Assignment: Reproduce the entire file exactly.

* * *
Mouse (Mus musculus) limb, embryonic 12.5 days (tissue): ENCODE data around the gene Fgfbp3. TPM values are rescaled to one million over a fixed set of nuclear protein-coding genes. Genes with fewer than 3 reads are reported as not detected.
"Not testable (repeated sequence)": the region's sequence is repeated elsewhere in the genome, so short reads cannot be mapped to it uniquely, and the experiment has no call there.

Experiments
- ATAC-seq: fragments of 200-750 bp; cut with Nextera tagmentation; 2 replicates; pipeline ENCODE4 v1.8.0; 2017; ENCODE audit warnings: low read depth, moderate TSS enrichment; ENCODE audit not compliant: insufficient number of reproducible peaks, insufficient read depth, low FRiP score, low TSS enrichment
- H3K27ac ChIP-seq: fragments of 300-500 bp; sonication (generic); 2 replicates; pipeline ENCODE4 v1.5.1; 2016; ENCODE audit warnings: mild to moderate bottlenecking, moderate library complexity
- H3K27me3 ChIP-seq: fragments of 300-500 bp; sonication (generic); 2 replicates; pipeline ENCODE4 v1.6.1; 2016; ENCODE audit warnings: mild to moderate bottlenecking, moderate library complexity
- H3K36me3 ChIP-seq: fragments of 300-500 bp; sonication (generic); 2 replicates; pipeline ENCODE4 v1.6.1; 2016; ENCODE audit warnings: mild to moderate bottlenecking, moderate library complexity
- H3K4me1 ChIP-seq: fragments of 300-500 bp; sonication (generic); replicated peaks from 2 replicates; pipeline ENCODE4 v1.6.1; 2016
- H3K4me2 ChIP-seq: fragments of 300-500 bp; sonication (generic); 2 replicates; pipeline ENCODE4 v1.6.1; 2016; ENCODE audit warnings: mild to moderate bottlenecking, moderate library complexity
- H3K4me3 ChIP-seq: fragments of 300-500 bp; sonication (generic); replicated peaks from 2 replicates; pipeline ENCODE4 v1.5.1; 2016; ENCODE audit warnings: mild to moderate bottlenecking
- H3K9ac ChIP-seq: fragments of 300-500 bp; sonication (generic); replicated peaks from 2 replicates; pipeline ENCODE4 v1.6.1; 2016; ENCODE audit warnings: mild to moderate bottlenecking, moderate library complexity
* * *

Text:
Mouse (Mus musculus) limb, embryonic 12.5 days (tissue): ENCODE data around the gene Fgfbp3. TPM values are rescaled to one million over a fixed set of nuclear protein-coding genes. Genes with fewer than 3 reads are reported as not detected.
"Not testable (repeated sequence)": the region's sequence is repeated elsewhere in the genome, so short reads cannot be mapped to it uniquely, and the experiment has no call there.

Experiments
- ATAC-seq: fragments of 200-750 bp; cut with Nextera tagmentation; 2 replicates; pipeline ENCODE4 v1.8.0; 2017; ENCODE audit warnings: low read depth, moderate TSS enrichment; ENCODE audit not compliant: insufficient number of reproducible peaks, insufficient read depth, low FRiP score, low TSS enrichment
- H3K27ac ChIP-seq: fragments of 300-500 bp; sonication (generic); 2 replicates; pipeline ENCODE4 v1.5.1; 2016; ENCODE audit warnings: mild to moderate bottlenecking, moderate library complexity
- H3K27me3 ChIP-seq: fragments of 300-500 bp; sonication (generic); 2 replicates; pipeline ENCODE4 v1.6.1; 2016; ENCODE audit warnings: mild to moderate bottlenecking, moderate library complexity
- H3K36me3 ChIP-seq: fragments of 300-500 bp; sonication (generic); 2 replicates; pipeline ENCODE4 v1.6.1; 2016; ENCODE audit warnings: mild to moderate bottlenecking, moderate library complexity
- H3K4me1 ChIP-seq: fragments of 300-500 bp; sonication (generic); replicated peaks from 2 replicates; pipeline ENCODE4 v1.6.1; 2016
- H3K4me2 ChIP-seq: fragments of 300-500 bp; sonication (generic); 2 replicates; pipeline ENCODE4 v1.6.1; 2016; ENCODE audit warnings: mild to moderate bottlenecking, moderate library complexity
- H3K4me3 ChIP-seq: fragments of 300-500 bp; sonication (generic); replicated peaks from 2 replicates; pipeline ENCODE4 v1.5.1; 2016; ENCODE audit warnings: mild to moderate bottlenecking
- H3K9ac ChIP-seq: fragments of 300-500 bp; sonication (generic); replicated peaks from 2 replicates; pipeline ENCODE4 v1.6.1; 2016; ENCODE audit warnings: mild to moderate bottlenecking, moderate library complexity